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Hey guys, I have been doing a lot of research into Bass fishing recently as the seasons here in the land down under start to change and fishing season opens. And with that, one question I have often been asked is about drop shot fishing and more specificity, how to work it for bass. I have to admit that I haven’t used this method before for Bass as our waters do not make it a necessary option however we do use variations of it in the surf and on a boat. So with all that in mind, welcome to my post on how to fish for bass with drop shot rigs.
What is a drop shot rig?
A drop shot rig is a simple setup consisting of a weight at the bottom of the line with a hook attached above it up the line at whatever height you prefer for your fishing location. There’s no swivel or leader to complicate things with the weight and hook tied directly onto your mainline. In general, the hook is placed anywhere from 30in- 3ft’ above the sinker which should be heavy enough to keep your bait at the required depth.
From here, the weight sits on the bottom of the waterway providing and anchor for the bait or lure that is suspended above it in a weightless action. This line can then just be left alone or if you want to do some work, twitched, jigged or dragged along the bottom as per personal preferences.
When should they be used?
As above, we use a variation of this (called a paternoster rig) in the surf and on the boat predominately for the same reason as you would use a drop shot rig for Bass fishing – which in simple terms is to keep the bait or lure in the one spot near the bottom on deeper water. These reasons this can include:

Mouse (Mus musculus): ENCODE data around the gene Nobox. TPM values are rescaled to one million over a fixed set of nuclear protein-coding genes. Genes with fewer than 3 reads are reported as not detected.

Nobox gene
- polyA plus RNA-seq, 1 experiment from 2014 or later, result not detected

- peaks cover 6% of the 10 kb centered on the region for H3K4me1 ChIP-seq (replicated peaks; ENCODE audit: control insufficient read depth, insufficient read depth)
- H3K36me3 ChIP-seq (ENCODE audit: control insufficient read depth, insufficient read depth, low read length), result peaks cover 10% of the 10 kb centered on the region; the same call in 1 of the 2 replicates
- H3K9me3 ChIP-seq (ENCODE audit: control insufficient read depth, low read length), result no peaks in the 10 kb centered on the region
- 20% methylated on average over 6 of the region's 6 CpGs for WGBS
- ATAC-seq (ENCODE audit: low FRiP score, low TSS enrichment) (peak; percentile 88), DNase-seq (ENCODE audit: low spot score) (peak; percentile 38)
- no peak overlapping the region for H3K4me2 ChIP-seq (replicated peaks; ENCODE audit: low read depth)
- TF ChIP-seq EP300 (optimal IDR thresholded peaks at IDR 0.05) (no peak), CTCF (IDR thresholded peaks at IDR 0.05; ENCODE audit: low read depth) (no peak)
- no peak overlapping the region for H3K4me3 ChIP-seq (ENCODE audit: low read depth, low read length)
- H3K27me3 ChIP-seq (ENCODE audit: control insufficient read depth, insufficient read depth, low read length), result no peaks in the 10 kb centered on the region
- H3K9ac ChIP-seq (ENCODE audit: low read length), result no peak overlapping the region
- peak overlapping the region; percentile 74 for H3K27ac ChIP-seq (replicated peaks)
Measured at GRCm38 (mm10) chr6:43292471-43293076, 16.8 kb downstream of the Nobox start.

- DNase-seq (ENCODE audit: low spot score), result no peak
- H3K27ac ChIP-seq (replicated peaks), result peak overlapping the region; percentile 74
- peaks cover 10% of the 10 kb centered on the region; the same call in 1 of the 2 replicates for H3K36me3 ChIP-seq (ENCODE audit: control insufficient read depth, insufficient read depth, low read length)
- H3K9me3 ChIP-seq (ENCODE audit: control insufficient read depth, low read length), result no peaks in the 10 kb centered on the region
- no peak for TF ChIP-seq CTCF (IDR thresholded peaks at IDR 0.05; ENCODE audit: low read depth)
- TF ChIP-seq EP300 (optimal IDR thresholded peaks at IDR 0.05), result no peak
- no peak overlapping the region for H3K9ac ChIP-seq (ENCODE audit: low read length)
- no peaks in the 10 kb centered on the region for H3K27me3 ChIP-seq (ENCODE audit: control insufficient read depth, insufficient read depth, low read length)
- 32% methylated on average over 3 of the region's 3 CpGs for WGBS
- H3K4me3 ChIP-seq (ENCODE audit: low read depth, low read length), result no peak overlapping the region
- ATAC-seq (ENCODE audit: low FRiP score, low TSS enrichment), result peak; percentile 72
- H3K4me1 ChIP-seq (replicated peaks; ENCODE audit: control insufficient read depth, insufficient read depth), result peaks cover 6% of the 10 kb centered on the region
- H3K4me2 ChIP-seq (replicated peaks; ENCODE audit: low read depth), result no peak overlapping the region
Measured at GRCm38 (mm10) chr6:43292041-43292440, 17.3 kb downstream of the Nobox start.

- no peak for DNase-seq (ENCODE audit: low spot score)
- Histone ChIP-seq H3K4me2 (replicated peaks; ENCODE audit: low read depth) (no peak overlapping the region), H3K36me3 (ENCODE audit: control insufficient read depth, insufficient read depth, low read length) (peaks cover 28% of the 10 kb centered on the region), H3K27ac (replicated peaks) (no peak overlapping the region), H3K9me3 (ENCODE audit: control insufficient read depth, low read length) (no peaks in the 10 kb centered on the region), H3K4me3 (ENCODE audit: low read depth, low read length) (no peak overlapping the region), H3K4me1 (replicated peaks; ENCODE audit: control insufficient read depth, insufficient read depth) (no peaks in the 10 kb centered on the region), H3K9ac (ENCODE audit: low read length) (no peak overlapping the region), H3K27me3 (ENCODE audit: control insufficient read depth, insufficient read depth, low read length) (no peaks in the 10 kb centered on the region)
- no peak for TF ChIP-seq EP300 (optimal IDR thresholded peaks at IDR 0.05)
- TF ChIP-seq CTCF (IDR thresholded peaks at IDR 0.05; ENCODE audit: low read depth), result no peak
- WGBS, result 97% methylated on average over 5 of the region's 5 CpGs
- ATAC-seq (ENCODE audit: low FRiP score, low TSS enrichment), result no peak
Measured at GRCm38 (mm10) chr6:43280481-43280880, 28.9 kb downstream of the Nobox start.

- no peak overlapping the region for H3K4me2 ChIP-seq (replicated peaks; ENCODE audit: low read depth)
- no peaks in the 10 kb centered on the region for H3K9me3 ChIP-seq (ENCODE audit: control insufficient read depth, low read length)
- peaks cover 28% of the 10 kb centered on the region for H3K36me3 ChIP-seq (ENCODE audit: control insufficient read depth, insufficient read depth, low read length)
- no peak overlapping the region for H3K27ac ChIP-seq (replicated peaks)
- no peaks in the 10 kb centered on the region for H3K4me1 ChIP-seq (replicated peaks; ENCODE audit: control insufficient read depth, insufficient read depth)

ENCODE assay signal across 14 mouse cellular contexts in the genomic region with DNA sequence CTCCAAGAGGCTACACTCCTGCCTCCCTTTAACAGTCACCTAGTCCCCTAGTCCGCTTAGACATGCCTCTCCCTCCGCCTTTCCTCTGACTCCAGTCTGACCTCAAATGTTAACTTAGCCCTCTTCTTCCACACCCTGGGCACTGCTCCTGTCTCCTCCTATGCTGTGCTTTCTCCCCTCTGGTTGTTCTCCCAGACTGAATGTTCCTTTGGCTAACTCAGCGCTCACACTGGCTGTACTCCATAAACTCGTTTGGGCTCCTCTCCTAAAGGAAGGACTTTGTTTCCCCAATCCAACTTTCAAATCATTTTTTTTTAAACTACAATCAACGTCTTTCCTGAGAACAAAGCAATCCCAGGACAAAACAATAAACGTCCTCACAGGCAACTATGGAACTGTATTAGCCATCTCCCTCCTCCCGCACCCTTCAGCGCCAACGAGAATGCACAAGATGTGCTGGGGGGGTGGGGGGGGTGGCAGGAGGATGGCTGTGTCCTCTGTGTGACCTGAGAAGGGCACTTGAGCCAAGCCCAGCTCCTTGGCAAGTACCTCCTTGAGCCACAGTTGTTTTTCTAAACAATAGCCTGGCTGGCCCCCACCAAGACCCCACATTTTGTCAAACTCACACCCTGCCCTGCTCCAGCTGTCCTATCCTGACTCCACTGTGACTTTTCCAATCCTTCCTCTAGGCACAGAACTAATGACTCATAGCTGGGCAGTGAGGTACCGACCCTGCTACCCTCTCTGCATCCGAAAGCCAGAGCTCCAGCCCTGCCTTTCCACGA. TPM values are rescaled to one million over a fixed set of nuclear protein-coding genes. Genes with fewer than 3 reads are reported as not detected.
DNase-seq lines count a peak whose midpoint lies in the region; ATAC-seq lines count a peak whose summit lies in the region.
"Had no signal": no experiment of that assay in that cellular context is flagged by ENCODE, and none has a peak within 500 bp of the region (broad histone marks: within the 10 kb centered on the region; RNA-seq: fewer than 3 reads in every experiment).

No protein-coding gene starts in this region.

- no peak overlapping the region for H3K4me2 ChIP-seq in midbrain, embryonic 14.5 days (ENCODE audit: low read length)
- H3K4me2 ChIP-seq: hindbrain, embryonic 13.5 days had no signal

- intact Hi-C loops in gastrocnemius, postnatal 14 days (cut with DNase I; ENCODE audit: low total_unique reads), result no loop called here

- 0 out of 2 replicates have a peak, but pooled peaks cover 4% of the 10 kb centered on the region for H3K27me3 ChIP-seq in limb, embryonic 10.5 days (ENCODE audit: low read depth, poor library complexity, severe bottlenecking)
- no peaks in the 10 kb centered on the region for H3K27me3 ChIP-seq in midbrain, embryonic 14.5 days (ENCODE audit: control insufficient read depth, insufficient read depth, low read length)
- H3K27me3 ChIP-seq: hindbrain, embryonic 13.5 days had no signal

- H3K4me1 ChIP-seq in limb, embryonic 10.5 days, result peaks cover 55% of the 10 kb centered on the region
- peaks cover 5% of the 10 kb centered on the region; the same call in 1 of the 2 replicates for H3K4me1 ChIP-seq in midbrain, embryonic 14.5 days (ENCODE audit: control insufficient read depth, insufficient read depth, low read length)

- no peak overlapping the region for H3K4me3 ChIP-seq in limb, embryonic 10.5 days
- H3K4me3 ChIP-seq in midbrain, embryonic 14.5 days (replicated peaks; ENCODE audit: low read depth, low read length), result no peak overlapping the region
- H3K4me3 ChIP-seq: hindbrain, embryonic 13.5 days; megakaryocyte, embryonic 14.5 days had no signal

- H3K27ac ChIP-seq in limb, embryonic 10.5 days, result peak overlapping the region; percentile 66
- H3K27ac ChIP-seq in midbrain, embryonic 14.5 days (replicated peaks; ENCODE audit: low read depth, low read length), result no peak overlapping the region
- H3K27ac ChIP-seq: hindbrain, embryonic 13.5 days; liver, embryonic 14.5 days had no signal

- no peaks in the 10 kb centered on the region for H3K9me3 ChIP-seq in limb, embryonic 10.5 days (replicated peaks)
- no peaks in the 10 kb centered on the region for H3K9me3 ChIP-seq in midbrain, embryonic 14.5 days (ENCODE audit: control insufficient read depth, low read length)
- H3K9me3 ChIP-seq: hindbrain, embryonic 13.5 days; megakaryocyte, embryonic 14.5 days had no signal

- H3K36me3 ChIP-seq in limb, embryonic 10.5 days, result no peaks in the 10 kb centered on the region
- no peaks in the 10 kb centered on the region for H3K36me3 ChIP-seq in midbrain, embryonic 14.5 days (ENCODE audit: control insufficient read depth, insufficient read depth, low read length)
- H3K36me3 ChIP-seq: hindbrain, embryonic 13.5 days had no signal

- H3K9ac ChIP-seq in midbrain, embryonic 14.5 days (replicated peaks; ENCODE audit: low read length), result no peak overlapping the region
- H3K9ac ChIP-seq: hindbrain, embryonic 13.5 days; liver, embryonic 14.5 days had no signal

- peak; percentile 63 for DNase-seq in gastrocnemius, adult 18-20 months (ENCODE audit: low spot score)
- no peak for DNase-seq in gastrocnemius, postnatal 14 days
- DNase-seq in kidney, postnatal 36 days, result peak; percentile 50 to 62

- Where there is a lot of weed or grass on the bottom
- To keep hooks out of snags
- To reduce the chance of catching ground dwelling fish such as catfish (we use them in the surf to avoid stingrays)
When it comes to Bass fishing, drop shot rigs are generally used when the fish have retreated to deeper waters such as in winter when the edges are frozen or in summer when it is cooler. That said, due to its subtle presentation this method can also be incredibly effective when fish are very active on topwater lures and crankbaits and is also a great tactic for undetected cover fishing during the spawn.
What tackle should you use?
Now, this is a question is absolutely answered differently based on the location and type of Bass that you are chasing. So to try and do this properly I will break it down a little:
As far as line weight is concerned, it needs to be heavy enough to reach the bottom but light enough to allow for jigging or flicking if that is how you choose to fish. Added to this is the fact that if you are chasing Smallmouth in a deeper river for example, then you may also need to account for the current as well.
In most cases a circle or bullet style drop shot weight will do the tick as they are durable and not as susceptible to snags. If current is a factor however, then a star sinker will help you keep the line in the one spot.